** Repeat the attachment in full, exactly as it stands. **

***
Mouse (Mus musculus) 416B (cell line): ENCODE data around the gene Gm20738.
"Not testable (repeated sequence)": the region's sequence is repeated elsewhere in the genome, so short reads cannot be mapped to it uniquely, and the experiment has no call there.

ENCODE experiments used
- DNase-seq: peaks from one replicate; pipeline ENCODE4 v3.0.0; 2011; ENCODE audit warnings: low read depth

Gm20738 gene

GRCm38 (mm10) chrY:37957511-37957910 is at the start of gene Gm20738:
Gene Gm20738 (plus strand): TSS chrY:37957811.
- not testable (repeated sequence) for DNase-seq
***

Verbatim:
Mouse (Mus musculus) 416B (cell line): ENCODE data around the gene Gm20738.
"Not testable (repeated sequence)": the region's sequence is repeated elsewhere in the genome, so short reads cannot be mapped to it uniquely, and the experiment has no call there.

ENCODE experiments used
- DNase-seq: peaks from one replicate; pipeline ENCODE4 v3.0.0; 2011; ENCODE audit warnings: low read depth

Gm20738 gene

GRCm38 (mm10) chrY:37957511-37957910 is at the start of gene Gm20738:
Gene Gm20738 (plus strand): TSS chrY:37957811.
- not testable (repeated sequence) for DNase-seq